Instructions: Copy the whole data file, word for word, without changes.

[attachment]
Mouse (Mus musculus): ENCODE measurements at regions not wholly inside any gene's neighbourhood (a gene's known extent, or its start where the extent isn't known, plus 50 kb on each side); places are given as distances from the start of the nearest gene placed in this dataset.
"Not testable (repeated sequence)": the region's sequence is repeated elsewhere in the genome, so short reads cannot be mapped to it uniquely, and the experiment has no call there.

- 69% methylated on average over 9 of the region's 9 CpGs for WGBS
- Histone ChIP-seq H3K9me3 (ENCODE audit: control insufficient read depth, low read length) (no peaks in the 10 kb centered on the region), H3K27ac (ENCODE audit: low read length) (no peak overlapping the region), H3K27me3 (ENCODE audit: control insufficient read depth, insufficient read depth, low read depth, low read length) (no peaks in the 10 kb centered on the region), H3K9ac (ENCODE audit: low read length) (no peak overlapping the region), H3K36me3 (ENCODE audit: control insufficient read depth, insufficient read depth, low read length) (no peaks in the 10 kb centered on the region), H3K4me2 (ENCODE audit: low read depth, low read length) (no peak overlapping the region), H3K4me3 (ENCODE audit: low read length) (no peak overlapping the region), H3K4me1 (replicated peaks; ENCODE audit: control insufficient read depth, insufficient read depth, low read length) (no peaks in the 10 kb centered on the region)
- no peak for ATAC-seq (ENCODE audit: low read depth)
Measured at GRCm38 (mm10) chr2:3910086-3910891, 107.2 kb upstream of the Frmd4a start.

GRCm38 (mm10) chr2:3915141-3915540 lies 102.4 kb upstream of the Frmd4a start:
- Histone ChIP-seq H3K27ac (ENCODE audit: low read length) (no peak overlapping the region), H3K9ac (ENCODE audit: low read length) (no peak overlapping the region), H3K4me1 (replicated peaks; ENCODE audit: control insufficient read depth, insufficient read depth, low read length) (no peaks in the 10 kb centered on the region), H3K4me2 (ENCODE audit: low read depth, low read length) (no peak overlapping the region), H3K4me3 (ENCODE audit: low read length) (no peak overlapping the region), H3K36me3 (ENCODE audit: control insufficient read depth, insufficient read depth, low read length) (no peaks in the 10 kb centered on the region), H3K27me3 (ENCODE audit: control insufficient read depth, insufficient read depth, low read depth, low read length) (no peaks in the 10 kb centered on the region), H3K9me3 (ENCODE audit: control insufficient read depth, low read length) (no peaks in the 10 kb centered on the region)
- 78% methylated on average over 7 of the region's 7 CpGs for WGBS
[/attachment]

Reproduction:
Mouse (Mus musculus): ENCODE measurements at regions not wholly inside any gene's neighbourhood (a gene's known extent, or its start where the extent isn't known, plus 50 kb on each side); places are given as distances from the start of the nearest gene placed in this dataset.
"Not testable (repeated sequence)": the region's sequence is repeated elsewhere in the genome, so short reads cannot be mapped to it uniquely, and the experiment has no call there.

- 69% methylated on average over 9 of the region's 9 CpGs for WGBS
- Histone ChIP-seq H3K9me3 (ENCODE audit: control insufficient read depth, low read length) (no peaks in the 10 kb centered on the region), H3K27ac (ENCODE audit: low read length) (no peak overlapping the region), H3K27me3 (ENCODE audit: control insufficient read depth, insufficient read depth, low read depth, low read length) (no peaks in the 10 kb centered on the region), H3K9ac (ENCODE audit: low read length) (no peak overlapping the region), H3K36me3 (ENCODE audit: control insufficient read depth, insufficient read depth, low read length) (no peaks in the 10 kb centered on the region), H3K4me2 (ENCODE audit: low read depth, low read length) (no peak overlapping the region), H3K4me3 (ENCODE audit: low read length) (no peak overlapping the region), H3K4me1 (replicated peaks; ENCODE audit: control insufficient read depth, insufficient read depth, low read length) (no peaks in the 10 kb centered on the region)
- no peak for ATAC-seq (ENCODE audit: low read depth)
Measured at GRCm38 (mm10) chr2:3910086-3910891, 107.2 kb upstream of the Frmd4a start.

GRCm38 (mm10) chr2:3915141-3915540 lies 102.4 kb upstream of the Frmd4a start:
- Histone ChIP-seq H3K27ac (ENCODE audit: low read length) (no peak overlapping the region), H3K9ac (ENCODE audit: low read length) (no peak overlapping the region), H3K4me1 (replicated peaks; ENCODE audit: control insufficient read depth, insufficient read depth, low read length) (no peaks in the 10 kb centered on the region), H3K4me2 (ENCODE audit: low read depth, low read length) (no peak overlapping the region), H3K4me3 (ENCODE audit: low read length) (no peak overlapping the region), H3K36me3 (ENCODE audit: control insufficient read depth, insufficient read depth, low read length) (no peaks in the 10 kb centered on the region), H3K27me3 (ENCODE audit: control insufficient read depth, insufficient read depth, low read depth, low read length) (no peaks in the 10 kb centered on the region), H3K9me3 (ENCODE audit: control insufficient read depth, low read length) (no peaks in the 10 kb centered on the region)
- 78% methylated on average over 7 of the region's 7 CpGs for WGBS